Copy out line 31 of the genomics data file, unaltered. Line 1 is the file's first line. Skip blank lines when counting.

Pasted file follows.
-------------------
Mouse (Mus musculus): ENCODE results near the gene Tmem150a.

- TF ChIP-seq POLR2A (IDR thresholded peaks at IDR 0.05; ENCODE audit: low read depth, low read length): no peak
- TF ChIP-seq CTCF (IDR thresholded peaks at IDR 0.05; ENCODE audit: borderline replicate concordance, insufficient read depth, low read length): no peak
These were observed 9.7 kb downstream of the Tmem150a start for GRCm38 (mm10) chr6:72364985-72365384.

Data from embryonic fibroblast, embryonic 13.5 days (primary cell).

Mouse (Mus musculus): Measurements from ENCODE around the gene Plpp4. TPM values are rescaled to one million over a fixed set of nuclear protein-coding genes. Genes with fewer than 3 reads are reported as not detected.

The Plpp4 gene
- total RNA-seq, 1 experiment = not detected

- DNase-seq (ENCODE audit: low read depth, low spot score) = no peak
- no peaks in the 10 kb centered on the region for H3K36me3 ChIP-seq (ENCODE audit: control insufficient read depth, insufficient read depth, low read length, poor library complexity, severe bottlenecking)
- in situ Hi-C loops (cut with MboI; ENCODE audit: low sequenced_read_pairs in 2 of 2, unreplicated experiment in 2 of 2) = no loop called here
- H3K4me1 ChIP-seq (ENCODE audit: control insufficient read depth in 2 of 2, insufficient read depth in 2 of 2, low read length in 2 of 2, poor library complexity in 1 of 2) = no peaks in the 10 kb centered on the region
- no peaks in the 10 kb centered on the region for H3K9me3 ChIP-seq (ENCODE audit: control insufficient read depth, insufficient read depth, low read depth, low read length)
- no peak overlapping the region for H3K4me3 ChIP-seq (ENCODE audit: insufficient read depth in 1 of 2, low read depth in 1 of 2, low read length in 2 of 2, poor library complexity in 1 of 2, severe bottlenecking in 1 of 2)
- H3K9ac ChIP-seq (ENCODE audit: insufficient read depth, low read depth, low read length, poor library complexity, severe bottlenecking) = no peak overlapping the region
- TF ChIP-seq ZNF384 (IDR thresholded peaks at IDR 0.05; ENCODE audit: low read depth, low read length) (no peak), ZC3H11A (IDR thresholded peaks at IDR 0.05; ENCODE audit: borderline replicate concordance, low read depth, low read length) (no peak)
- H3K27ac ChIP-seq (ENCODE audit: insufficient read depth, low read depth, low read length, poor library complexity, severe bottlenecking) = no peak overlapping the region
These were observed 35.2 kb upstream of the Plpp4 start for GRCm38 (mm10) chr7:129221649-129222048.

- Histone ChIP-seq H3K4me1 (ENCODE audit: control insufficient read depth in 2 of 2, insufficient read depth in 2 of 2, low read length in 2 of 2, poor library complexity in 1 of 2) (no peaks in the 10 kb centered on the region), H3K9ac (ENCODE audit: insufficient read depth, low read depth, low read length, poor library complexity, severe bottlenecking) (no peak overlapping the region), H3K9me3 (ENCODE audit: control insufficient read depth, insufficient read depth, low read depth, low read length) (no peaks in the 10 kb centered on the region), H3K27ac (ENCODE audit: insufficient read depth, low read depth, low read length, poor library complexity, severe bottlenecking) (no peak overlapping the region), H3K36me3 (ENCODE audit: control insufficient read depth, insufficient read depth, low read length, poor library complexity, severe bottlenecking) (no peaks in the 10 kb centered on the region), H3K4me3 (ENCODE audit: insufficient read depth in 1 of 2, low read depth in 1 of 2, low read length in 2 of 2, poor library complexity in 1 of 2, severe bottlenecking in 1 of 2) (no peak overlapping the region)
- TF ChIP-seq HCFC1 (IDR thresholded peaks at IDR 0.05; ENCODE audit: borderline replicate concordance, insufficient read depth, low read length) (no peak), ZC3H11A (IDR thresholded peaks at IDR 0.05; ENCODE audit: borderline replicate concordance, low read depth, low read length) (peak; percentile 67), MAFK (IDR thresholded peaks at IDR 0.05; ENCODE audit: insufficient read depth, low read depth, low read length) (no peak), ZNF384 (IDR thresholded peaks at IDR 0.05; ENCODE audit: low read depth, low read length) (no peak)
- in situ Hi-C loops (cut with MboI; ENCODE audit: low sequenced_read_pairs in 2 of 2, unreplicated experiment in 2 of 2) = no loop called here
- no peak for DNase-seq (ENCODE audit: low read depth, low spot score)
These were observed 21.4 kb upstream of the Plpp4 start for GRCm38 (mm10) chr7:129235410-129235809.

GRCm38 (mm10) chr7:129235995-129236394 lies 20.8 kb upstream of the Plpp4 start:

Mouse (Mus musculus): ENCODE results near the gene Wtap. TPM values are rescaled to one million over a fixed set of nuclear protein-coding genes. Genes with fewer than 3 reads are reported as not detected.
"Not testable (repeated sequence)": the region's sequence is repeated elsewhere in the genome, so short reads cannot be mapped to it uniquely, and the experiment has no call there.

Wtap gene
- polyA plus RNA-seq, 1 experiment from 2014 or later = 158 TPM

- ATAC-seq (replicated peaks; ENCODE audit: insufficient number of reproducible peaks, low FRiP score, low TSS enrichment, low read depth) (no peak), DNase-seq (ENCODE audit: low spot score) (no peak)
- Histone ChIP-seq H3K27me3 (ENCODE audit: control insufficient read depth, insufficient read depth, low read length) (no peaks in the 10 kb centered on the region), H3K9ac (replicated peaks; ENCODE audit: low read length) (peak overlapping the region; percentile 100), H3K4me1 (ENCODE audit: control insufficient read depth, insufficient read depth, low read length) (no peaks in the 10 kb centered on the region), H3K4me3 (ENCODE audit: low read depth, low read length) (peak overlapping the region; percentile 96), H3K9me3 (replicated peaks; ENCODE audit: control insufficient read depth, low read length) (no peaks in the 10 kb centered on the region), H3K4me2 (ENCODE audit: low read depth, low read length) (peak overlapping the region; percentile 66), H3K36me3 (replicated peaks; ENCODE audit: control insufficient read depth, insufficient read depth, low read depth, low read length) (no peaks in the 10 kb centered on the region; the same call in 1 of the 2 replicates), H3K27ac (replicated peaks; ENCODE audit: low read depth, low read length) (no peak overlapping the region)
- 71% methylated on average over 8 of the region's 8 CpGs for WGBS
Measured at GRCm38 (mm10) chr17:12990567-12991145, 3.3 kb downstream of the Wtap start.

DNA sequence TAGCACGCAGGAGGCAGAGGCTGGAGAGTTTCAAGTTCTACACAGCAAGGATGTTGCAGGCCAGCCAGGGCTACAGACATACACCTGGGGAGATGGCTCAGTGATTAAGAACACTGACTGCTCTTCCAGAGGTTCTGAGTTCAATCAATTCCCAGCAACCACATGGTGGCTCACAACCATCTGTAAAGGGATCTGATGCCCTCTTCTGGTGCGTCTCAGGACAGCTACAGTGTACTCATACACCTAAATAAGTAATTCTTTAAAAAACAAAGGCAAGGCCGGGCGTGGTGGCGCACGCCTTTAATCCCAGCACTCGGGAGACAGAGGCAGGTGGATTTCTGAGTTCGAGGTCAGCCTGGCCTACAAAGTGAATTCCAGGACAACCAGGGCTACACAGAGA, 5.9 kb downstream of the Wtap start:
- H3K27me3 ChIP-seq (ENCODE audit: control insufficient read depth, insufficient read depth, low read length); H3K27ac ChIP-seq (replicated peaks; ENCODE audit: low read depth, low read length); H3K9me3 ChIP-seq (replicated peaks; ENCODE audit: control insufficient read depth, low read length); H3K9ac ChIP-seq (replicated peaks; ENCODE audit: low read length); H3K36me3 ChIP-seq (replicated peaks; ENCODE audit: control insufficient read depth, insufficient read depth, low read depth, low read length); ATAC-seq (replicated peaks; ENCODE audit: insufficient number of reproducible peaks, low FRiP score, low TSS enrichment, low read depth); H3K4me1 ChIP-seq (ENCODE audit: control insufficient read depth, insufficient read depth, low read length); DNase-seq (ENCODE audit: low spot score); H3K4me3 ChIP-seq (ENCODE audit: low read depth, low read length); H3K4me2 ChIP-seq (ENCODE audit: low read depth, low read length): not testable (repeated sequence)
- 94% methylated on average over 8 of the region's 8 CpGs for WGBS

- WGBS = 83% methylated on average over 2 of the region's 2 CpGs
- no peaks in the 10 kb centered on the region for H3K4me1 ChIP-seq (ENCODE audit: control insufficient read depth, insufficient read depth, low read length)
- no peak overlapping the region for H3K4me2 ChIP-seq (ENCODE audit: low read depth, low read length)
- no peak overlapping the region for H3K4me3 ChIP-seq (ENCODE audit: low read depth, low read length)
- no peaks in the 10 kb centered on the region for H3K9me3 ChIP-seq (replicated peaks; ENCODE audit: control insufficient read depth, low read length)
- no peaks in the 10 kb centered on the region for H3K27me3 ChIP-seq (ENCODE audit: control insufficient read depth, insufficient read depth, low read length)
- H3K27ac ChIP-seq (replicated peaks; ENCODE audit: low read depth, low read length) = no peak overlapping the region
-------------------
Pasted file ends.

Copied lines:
- 71% methylated on average over 8 of the region's 8 CpGs for WGBS